|Print article||This entry was posted by Martyn Williams on April 23, 2012 at 23:34, and is filed under Analysis. Follow any responses to this post through RSS 2.0. You can leave a response or trackback from your own site.|
No comments yet.
about 1 month ago - No comments
The mysterious cyber attack that hit an estimated 32,000 computers at South Korean TV stations and banks last week is looking more interesting, based on the latest analysis from computer security companies. The first immediate analysis concluded that the malicious software was pretty unsophisticated, in part because it was based on a piece of malware that…
about 1 month ago - 6 comments
A cyber attack on three of South Korea’s major broadcasters and several of its major banks appears to have been caused by a relatively unsophisticated piece of software, security researchers said Wednesday. [Story updated, see below] The attacks, which began at around 2pm local time on Wednesday (5:00 UTC) left desktop and laptop computers unable…
about 1 month ago - 3 comments
An apparently sophisticated and coordinated cyber attack has caused widespread disruption to computer networks and three of South Koreas largest broadcasters and two of the country’s banks. The attack first showed itself at 2pm on Wednesday when computers at KBS, MBC and YTN shutdown. Upon restarting, the computers displayed error messages saying they were unable…
about 3 months ago - No comments
File this one under business as usual. North Korea was again ranked second-to-last in Reporters Without Borders’ annual press freedom index while South Korea continued to drop down the ranking. The Paris-based press censorship watchdog ranked North Korea as 178th in its survey, just one rank above Eritrea. “Kim Jong-un’s arrival at the head of…
about 4 months ago - No comments
Well, this is a little embarrassing. The presidential transition team that Thursday blamed North Korean hackers for an attack on its press room now says there was no hacking. It all appears to have been a misunderstanding. Reporting on the reversal, Yonhap quoted an official on the team as saying the allegations stemmed from a disconnect in communications within…
about 4 months ago - 1 comment
Cyber attacks on South Korean networks suspected to have originated in North Korea are back in the news. On Thursday, Yonhap News reported that a computer server handling the Internet connection for the press rooms at South Korea’s presidential transition team had been hacked. The hack, which was not detailed, was detected during a security check by…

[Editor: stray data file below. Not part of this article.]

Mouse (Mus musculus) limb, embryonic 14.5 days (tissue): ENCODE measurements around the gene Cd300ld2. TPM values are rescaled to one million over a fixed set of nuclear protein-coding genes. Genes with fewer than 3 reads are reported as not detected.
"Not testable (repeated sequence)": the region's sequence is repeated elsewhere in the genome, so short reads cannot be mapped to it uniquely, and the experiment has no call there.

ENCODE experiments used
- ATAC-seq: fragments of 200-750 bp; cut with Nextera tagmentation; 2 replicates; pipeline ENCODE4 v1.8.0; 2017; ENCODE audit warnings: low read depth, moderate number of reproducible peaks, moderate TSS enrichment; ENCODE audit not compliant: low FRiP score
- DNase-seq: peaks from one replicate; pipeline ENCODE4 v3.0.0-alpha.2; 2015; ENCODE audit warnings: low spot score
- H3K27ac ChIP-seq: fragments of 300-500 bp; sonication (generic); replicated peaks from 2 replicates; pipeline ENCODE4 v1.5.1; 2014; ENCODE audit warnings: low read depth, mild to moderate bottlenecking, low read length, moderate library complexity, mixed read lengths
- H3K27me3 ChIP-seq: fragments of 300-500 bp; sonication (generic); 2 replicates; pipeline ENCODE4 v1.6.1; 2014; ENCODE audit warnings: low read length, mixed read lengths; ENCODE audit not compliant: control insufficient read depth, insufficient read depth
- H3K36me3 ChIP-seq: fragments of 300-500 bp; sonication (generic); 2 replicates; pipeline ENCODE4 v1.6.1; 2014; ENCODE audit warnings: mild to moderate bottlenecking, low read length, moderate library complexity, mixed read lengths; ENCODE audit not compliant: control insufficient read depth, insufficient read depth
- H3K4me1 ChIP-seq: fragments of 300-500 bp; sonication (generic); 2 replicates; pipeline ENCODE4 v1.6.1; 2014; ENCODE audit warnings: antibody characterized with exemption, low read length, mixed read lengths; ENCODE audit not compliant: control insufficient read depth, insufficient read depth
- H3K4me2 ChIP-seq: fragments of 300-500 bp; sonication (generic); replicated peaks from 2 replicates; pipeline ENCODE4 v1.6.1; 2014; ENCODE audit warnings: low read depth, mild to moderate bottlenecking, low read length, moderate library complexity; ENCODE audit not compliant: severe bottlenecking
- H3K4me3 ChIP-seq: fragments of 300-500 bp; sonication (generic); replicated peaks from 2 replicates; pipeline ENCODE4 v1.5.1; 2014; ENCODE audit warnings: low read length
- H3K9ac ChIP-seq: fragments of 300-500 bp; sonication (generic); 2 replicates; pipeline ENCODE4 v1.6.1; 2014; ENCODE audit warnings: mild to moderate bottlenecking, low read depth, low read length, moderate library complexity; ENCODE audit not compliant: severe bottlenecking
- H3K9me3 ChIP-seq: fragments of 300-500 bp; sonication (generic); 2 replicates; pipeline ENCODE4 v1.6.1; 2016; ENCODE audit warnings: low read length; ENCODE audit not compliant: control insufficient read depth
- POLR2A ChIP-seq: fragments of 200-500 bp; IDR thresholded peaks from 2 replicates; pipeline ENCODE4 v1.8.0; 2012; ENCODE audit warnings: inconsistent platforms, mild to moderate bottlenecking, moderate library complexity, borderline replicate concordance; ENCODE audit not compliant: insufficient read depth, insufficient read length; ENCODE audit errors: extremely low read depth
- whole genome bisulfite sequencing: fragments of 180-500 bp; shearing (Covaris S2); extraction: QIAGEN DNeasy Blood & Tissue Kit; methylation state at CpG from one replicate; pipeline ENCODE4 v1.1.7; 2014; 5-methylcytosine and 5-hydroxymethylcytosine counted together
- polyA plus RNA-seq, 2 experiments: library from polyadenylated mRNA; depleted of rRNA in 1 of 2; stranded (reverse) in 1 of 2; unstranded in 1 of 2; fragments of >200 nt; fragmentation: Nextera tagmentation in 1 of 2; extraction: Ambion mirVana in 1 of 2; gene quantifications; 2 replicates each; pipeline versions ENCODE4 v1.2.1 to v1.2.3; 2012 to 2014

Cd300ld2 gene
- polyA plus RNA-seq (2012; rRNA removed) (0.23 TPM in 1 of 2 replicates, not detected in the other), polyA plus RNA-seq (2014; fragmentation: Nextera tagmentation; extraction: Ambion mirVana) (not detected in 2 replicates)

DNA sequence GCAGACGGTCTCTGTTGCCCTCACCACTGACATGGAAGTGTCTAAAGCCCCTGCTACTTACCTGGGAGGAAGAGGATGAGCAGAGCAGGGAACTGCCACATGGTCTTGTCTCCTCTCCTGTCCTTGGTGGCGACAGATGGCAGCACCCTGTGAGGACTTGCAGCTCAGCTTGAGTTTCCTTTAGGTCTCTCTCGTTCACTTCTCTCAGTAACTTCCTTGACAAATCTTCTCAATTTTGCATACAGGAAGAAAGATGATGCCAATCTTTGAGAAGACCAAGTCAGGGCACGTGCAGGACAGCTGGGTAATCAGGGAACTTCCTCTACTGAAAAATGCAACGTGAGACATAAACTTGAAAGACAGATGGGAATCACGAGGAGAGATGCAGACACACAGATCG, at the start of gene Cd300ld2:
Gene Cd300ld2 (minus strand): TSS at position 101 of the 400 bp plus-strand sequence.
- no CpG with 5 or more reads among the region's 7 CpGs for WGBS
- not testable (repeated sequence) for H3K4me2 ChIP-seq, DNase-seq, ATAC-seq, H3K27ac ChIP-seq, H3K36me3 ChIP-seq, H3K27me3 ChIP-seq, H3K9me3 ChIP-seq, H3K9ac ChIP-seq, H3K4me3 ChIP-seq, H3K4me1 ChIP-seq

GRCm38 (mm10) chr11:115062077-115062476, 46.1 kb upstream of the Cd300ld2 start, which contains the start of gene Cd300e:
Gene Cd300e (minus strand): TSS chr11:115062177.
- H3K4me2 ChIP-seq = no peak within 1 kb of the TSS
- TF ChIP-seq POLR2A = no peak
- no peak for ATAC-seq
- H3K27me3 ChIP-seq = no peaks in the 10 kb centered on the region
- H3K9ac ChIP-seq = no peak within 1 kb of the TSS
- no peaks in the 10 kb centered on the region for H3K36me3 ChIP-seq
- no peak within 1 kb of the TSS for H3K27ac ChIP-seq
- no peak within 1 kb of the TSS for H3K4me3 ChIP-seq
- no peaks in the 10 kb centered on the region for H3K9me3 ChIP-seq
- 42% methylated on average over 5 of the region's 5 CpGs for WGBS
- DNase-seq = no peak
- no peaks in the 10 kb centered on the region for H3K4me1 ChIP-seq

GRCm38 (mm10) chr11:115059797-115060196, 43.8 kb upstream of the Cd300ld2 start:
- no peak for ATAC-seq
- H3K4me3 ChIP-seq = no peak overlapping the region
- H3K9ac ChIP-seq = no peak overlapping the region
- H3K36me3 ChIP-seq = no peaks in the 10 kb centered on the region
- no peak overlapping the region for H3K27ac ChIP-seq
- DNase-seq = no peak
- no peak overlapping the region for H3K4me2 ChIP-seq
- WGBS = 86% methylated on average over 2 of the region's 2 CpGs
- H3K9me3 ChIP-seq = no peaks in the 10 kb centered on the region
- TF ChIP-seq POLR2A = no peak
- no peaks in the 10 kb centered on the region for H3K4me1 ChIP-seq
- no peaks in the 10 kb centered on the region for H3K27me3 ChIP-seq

about 4 months ago - 2 comments
Just days away from completing a nationwide switch from analog to digital television, South Korea has announced plans to continue analog TV broadcasting in border areas so that North Koreans don’t lose access to the signals. Overseas radio and TV broadcasts are about the only free media available to North Koreans, although reception isn’t easy.…
about 5 months ago - No comments
Park Jung-geun, a Seoul-based photographer and free-speech activist, has received a 10-month suspended prison sentence for retweeting North Korean tweets. The case, one of several that has drawn international attention to South Korean Internet censorship, has been going on for the better part of a year and was being closely watched for its interpretation of how South Korea’s…
about 6 months ago - 1 comment
North Korea earlier this year jammed military communications running through a South Korea satellite, according to a report in the Joong Ang Ilbo. The newspaper, which quoted an anonymous South Korean military official, said a powerful signal sent from a location near Pyongyang caused interference to military communications on the Koreasat 5 satellite in March this…
about 6 months ago - 2 comments
South Korea’s impending closure of analog television broadcasts will cut off one of the few uncensored sources of information available to North Korean citizens. South Korea, like many countries, is coming towards the end of a transition from analog to digital broadcasting and ending analog transmissions region by region. The process began in August but…